“I am so glad you’re here. I have not eaten all day. I am so hungry.”
Mom shares this when I arrive, as soon as she stops crying. When I visit, she’s usually either in her bed, napping, or wandering the halls. Once she recognizes me, she starts shaking and crying, opening her arms wide. As I embrace and calm her, telling her over and over that it’s okay, she says, “I thought you’d never come.” And then tells me she’s starving. I know that she has just eaten, and I don’t mention it.
It’s Sunday. We split a garden salad. She has trouble using a fork, so she picks up pieces of lettuce with her hands and manipulates them into her mouth. We’re at a point where I state what I want to be true, and she agrees. “This is so delicious.” She nods and says, “So good.” “This is just the best day.” “Best day,” she repeats. “Isn’t it just a beautiful day?” “So pretty,” she echoes. The pizza arrives, and I caution her it’s hot. This does not dissuade her, and after attempts of sawing it with her fork, rubbing the tines back and forth, back and forth, with little luck, she picks it up with her hands.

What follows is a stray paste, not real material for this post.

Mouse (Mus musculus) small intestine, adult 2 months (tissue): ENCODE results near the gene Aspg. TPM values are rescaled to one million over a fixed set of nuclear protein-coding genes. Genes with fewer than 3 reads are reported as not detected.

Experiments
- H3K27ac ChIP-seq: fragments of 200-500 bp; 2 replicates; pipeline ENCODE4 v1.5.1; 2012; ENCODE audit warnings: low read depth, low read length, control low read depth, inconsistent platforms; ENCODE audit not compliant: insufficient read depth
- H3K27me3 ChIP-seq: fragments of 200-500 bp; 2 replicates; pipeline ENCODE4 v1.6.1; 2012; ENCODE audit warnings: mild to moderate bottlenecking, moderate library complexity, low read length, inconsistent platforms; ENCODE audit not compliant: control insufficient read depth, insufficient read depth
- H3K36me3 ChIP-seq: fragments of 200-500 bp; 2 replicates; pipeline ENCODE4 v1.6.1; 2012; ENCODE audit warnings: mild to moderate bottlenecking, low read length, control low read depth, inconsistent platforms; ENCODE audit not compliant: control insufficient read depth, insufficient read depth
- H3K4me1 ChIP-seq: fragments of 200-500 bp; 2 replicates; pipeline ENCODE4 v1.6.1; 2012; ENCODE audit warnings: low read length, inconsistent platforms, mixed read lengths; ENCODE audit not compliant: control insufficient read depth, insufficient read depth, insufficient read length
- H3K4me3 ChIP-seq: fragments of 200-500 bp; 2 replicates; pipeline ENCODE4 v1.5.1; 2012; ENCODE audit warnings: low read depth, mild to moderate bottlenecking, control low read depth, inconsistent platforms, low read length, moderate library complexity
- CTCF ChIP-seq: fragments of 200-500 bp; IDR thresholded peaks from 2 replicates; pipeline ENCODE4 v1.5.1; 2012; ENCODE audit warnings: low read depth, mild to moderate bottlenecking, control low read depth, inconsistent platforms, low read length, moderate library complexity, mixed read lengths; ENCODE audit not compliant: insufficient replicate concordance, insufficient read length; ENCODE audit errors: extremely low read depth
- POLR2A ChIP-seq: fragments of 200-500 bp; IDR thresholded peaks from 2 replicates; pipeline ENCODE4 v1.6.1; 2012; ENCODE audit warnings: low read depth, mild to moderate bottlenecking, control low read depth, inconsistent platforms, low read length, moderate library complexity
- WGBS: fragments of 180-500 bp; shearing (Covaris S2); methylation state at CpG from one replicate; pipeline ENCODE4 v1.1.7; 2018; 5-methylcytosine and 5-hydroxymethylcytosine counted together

After one slice, she declares herself full. I ask for a box and the check and we prepare to leave.
She carries the pizza box, containing all but two slices of pizza, and I help her navigate her way to the parking lot. I go to open her car door, and she says, “Have we eaten yet? I am so hungry!”
I laugh and tell her that I have a surprise for her in the car. We buckle in, and I tell her to open the box she is holding. She is delighted with the snack for the ride home. “This is so good!” She exclaims. It is. Everything is so good.